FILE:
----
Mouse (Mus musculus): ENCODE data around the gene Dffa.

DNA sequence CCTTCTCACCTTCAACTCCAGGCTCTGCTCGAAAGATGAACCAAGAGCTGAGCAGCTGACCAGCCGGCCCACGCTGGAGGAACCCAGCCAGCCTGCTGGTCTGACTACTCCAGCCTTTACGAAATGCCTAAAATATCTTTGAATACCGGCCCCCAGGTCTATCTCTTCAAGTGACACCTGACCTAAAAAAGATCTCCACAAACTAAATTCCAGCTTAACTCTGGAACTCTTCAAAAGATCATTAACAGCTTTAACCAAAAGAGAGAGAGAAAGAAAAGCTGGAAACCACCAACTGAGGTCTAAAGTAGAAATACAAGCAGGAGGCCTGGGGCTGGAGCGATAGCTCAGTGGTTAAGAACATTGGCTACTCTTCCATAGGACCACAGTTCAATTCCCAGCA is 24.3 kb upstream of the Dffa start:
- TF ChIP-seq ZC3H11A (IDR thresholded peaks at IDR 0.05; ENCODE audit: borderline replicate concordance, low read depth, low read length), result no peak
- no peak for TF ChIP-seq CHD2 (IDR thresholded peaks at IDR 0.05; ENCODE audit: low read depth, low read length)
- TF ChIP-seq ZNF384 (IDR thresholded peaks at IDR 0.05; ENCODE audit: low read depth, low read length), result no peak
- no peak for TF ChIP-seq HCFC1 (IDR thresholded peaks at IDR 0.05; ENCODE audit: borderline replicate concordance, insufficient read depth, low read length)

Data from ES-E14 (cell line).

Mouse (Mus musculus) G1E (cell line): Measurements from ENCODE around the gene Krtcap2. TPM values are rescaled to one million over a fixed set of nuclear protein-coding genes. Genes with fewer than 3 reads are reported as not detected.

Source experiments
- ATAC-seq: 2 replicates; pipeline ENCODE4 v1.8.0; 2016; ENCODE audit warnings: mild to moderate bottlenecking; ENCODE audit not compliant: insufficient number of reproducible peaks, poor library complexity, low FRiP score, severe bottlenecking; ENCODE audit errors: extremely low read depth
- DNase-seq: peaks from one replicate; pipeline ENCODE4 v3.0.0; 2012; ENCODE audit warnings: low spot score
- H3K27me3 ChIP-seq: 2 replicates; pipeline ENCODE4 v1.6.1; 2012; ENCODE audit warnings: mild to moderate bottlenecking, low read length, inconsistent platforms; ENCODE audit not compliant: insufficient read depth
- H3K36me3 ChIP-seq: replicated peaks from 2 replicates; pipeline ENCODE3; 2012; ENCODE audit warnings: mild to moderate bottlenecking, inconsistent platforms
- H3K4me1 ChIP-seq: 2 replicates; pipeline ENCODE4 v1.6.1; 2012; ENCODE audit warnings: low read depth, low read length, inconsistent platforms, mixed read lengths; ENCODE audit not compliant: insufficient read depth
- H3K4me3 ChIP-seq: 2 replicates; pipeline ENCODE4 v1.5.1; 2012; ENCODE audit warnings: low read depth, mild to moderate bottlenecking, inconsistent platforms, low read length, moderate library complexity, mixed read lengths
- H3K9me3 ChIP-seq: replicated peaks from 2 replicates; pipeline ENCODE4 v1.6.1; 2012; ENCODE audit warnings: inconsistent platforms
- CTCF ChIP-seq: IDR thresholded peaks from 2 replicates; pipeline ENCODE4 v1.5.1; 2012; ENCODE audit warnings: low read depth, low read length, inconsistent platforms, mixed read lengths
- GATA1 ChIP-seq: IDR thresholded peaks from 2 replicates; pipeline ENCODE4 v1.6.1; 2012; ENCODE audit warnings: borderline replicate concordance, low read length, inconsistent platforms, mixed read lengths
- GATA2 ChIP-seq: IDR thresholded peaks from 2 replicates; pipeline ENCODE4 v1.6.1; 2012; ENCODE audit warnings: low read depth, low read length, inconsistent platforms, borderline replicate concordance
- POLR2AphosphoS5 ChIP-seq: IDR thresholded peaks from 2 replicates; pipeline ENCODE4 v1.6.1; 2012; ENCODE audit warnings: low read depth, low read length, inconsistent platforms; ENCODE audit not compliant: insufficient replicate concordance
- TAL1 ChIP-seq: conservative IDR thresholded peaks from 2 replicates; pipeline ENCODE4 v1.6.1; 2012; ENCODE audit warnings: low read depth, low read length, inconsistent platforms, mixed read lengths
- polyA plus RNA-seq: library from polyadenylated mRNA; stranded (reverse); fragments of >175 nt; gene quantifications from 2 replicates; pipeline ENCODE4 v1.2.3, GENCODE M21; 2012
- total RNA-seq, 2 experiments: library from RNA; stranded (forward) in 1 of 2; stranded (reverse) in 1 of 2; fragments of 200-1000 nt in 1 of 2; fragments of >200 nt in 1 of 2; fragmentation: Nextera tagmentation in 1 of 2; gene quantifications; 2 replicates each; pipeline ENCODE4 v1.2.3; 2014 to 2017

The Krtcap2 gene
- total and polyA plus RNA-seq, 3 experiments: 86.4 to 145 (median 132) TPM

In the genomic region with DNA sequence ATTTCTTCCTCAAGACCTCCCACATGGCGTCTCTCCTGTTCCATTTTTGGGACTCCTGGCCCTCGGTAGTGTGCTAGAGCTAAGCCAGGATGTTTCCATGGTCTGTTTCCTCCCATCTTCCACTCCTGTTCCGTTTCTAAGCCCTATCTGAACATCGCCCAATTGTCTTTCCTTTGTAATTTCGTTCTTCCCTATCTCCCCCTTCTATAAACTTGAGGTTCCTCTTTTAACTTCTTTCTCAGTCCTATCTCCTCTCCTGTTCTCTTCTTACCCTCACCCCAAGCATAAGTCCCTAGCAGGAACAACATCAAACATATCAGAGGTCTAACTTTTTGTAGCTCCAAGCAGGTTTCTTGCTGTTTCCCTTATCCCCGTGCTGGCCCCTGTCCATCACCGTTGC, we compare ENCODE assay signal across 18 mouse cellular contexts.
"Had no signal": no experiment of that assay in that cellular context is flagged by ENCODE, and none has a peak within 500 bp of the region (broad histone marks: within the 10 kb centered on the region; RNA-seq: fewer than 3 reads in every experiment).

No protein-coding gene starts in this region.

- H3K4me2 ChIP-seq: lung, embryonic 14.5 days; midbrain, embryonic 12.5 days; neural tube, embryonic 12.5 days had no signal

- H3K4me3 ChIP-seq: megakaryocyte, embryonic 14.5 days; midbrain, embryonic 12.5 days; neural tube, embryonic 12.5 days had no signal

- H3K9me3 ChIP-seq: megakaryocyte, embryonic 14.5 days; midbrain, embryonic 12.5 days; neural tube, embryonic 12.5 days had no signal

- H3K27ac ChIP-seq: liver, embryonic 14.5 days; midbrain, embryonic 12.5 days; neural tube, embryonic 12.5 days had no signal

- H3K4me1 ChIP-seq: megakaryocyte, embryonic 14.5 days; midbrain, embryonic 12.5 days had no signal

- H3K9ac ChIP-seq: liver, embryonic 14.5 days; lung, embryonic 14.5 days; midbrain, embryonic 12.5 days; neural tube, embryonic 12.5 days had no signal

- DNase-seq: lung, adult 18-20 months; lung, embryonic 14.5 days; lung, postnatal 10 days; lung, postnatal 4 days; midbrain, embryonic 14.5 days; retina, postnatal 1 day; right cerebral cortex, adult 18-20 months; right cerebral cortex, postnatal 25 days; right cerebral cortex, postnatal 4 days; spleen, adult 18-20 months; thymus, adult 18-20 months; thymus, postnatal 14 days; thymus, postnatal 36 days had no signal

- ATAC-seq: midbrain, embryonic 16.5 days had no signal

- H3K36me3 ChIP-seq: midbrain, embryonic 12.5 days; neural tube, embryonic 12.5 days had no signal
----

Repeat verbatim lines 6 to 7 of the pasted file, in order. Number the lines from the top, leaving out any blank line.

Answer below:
- no peak for TF ChIP-seq HCFC1 (IDR thresholded peaks at IDR 0.05; ENCODE audit: borderline replicate concordance, insufficient read depth, low read length)

Data from ES-E14 (cell line).